Review: Annals of the Deep Sky by Jeff Kanipe & Dennis Webb

Volumes 1 and 2 on sale now. Image credit: Willmann-Bell, Inc

Any lover of the night sky knows the value of a good star atlas and an astronomical handbook to guide your exploration of the universe. And while it’s true that more information exists out there than ever before online, much of it is intended for a general armchair astronomical audience, or is scattered about the web in disparate places…

But an exciting new series promises to be an essential must for deep sky observers. Annals of the Deep Sky: A Survey of Galactic and Extragalactic Objects by Jeff Kanipe and Dennis Webb is a through rundown of the night sky constellation-by-constellation which is aimed at the advanced observer. Mr. Kanipe is a science writer with 35 years experience, and Mr. Webb is a NASA engineer and observer with more than 25 years of experience exploring the night sky. If the names are familiar to deep sky fans, it might be because they also teamed up to produce the Arp Atlas of Peculiar Galaxies: A Chronicle and Observer’s Guide in 2006.  Volumes 1 and 2 covering constellations in alphabetical order from Andromeda to Caelum are out now from Willmann-Bell, Inc., and the projected 12 volume set will cover all 88 constellations when completed. Volume 3 is due out in early 2016.

Messier 31 deconstructed by the Annals of the Deep Sky. Image credit: Willman-Bell, Inc
Messier 31 deconstructed by the Annals of the Deep Sky. Image credit: NASA/Willmann-Bell, Inc

Annals promises to join the ranks of some of the classic sky guides. Observers from the pre-digital era will recall the paucity of good observing resources available just a few decades ago. Growing up in rural northern Maine, even getting our hands on Sky and Telescope or Astronomy magazine was a daunting challenge, and we often gleaned knowledge of the astronomical goings on for the year from the tables of the Farmer’s Almanac. I remember hearing of the close 0.0312 AU passage past the Earth of Comet IRAS-Araki-Alcock in 1983, days after it had passed by! Contrast this with today, as message boards and Twitter alert us to new discoveries, sometimes within minutes.

Over the years, Ottewell’s yearly Astronomical Calendar has become a crucial resource as well.

Annals of the Deep Sky promises to be this generation’s answer to Burnham’s Celestial Handbook. You have to be of a certain age to remember Burnham’s, but that landmark three volume guide is one of the few hard copy resources that still resides on our desk well into the digital era. And Burnham’s has survived despite its use of now outdated 1950.0 stellar coordinates… that’s the kind of legendary staying power it has had in the amateur astronomy community!

A monument to Burnham's Celestial Handbook at the Lowell observatory in Flagstaff, Arizona. Image credit: David Dickinson
A monument to Burnham’s Celestial Handbook at the Lowell observatory in Flagstaff, Arizona. Image credit: David Dickinson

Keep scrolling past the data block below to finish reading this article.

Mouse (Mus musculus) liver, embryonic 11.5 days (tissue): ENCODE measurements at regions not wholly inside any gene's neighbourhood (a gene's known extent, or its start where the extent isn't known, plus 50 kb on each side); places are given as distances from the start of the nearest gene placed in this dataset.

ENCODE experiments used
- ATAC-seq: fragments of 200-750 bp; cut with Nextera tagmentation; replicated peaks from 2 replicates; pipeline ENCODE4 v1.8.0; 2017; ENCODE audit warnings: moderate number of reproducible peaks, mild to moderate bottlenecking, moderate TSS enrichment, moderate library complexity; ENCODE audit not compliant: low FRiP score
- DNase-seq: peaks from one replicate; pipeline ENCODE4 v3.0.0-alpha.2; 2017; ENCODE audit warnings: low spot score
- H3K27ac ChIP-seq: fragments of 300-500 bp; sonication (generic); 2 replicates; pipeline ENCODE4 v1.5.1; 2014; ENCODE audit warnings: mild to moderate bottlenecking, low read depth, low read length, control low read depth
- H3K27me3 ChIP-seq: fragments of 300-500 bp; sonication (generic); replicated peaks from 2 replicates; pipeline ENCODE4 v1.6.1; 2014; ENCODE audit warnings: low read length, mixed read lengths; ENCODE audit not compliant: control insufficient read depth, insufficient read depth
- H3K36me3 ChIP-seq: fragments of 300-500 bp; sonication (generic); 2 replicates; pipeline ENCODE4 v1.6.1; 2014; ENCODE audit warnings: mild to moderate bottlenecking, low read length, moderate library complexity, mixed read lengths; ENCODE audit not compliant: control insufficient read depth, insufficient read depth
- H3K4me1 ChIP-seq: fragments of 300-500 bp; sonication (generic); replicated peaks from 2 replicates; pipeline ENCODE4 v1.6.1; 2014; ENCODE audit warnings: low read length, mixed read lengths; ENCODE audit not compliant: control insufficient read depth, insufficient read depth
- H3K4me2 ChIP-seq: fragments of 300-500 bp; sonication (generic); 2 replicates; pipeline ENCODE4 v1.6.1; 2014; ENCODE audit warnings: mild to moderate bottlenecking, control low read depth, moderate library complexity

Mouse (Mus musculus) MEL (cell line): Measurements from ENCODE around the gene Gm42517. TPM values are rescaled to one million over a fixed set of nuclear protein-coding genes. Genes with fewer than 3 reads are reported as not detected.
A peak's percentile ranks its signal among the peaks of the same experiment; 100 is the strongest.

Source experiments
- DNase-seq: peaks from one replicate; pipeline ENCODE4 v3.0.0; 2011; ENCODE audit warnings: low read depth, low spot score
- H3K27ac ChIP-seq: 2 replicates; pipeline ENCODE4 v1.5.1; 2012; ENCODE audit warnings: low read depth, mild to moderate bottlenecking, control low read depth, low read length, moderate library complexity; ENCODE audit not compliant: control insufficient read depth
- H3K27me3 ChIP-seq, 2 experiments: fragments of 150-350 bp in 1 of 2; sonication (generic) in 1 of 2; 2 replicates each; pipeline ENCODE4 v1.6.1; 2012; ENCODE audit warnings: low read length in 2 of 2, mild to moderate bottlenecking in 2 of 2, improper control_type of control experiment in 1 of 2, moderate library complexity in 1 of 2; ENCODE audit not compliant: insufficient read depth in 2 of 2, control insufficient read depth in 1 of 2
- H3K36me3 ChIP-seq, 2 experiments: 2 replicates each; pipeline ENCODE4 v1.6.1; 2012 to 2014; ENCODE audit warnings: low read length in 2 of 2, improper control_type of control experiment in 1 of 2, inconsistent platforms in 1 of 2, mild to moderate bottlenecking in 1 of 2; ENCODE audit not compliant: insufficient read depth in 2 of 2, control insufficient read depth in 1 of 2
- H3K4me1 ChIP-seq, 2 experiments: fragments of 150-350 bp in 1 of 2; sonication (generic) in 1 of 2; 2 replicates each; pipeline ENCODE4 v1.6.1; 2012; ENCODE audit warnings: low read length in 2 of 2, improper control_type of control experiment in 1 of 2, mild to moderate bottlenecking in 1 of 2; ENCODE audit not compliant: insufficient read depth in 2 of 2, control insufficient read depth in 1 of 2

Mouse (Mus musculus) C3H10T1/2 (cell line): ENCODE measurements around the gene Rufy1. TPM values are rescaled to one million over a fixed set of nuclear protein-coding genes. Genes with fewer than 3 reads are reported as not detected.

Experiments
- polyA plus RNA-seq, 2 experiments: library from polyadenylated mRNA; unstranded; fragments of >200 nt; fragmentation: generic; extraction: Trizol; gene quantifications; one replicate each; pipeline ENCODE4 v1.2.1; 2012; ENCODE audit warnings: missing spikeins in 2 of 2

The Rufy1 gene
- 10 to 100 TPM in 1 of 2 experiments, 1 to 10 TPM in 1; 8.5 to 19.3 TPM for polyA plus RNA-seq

Annals of the Deep Sky begins with an outline of how to use the books, and a summary of basic observational astronomy and astrophysics. Like Burnham’s, Annals presents the field of observational astronomy beyond the solar system. But unlike Burnham’s—which was mainly text—the true magic of Annals lies in its extensive use of maps, diagrams and charts, all meant for the serious visual and photographic observer, both in planning observation runs and in the field. These also include some innovative ‘3-D’ style views through the constellations themselves as seen from our Earthly perspective. These views take the observer out through the plane of our galaxy and beyond as we peer out into the universe.

Annals of the Deep Sky also incorporates the latest discoveries and our understanding of the universe, as well as how our knowledge of astronomy and astrophysics got to where it is today. Annals not only provides the visual observer with handy field of view overlays for classic objects such as the Andromeda Galaxy (M31), but it also provides charts depicting camera sensor versus focal length and field of view for DLSR photography of key objects. To our knowledge, no other such resource for this specialized level of information exists for astrophotographers. We also enjoyed the graphic depictions of visual and spectroscopic binary star orbits, another tough item to dig up in research, even with today’s modern planetarium programs.

Representative views of visual (top) and spectroscopic binary orbits. Image credit: Willmann-Bell, Inc
Representative views of visual (top) and spectroscopic binary orbits. Image credit: Willmann-Bell, Inc

The inclusion of history and astronomical lore is also a great touch that really makes the resource ‘pop’ in a vein similar to Burnham’s. This lends a fascinating dimension of astronomical history to the Annals that suits to a casual ‘shotgun’ reading style. Like Burnham’s, I can see discovering something new from a random opening of the Annals for years to come. A fine example is the lingering mystery of the Nova of 1860 in Volume 2 observed by Joseph Baxendell near Arcturus, a fascinating tale we’d never heard of.

We only wish that this awesome resource was also available in digital format so that we could carry this essential reference with us out in the field… we could easily envision cross-referencing information from a laptop planetarium program such as Starry Night or Stellarium at the eyepiece, with Annals of the Deep Sky cued up on the Kindle.

So grab that ‘Dobsonian light bucket’ and the first two volumes of Annals of the Deep Sky. This series promises to be an anticipated gem for many years to come. And hey, you can tell the next generation of hipster backyard observers that you remember what it was like before we had Annals of the Deep Sky to consult!